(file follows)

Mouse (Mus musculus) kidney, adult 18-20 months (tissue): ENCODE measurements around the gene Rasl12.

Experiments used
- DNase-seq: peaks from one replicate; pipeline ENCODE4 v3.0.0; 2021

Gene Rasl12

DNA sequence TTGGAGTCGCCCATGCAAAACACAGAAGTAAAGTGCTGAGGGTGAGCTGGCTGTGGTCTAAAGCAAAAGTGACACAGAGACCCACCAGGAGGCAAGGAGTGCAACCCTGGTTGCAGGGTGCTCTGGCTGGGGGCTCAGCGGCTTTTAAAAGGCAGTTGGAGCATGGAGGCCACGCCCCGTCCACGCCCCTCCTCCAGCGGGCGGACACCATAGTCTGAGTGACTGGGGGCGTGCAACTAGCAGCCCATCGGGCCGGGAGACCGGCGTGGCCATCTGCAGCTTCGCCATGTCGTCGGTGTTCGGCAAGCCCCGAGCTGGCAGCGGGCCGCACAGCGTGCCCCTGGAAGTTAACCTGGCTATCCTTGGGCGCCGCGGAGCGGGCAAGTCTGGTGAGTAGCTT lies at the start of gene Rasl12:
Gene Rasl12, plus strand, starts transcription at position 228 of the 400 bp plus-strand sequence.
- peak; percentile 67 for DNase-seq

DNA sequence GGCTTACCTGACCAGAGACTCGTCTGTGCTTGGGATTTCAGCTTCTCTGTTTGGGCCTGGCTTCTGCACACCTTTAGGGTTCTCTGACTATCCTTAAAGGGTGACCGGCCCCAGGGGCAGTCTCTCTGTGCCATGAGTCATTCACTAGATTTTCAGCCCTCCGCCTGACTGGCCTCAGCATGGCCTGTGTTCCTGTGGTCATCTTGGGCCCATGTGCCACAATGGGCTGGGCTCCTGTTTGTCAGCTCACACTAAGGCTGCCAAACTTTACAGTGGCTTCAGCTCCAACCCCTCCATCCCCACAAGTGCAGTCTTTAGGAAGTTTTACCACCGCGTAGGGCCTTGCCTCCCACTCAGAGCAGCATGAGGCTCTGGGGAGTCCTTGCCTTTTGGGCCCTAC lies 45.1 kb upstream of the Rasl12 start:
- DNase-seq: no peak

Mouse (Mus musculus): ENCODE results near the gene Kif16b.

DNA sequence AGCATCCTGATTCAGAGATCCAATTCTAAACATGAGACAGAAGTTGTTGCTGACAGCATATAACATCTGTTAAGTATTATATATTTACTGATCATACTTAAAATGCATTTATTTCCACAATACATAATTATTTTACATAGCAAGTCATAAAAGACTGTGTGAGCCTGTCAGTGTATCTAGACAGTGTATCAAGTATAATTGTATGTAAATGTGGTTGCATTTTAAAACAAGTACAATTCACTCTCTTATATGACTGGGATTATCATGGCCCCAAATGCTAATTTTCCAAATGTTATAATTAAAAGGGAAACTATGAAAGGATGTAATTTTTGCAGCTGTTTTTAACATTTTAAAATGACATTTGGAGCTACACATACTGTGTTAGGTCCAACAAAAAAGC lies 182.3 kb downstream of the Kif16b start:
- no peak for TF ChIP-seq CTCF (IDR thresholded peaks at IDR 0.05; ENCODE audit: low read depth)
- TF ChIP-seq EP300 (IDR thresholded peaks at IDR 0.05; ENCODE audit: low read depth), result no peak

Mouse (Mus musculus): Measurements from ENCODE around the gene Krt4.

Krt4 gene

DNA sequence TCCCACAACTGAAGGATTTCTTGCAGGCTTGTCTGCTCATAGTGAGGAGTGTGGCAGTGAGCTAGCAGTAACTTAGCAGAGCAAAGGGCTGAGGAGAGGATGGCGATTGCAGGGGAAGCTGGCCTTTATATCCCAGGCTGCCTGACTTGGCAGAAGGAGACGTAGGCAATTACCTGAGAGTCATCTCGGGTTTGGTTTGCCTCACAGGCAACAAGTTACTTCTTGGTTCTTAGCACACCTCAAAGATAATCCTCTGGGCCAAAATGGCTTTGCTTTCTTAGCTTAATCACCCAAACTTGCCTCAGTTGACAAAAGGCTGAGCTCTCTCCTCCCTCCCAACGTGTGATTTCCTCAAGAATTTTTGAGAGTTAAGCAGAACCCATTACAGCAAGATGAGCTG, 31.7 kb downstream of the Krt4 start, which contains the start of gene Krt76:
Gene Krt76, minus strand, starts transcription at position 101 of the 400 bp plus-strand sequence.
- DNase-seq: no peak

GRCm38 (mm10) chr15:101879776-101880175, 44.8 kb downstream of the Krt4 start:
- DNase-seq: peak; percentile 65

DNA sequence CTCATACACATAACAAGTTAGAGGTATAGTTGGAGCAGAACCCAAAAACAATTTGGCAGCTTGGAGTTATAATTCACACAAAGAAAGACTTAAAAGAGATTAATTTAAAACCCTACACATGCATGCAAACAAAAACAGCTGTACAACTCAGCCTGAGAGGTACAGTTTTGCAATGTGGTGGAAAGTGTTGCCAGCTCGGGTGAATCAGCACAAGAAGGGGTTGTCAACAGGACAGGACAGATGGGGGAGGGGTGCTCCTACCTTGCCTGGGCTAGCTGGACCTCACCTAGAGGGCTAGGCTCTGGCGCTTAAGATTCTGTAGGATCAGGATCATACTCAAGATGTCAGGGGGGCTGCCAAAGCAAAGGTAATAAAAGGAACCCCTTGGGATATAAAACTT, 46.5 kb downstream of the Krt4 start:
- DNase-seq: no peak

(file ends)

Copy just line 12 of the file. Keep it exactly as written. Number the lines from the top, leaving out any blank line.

- no peak for TF ChIP-seq CTCF (IDR thresholded peaks at IDR 0.05; ENCODE audit: low read depth)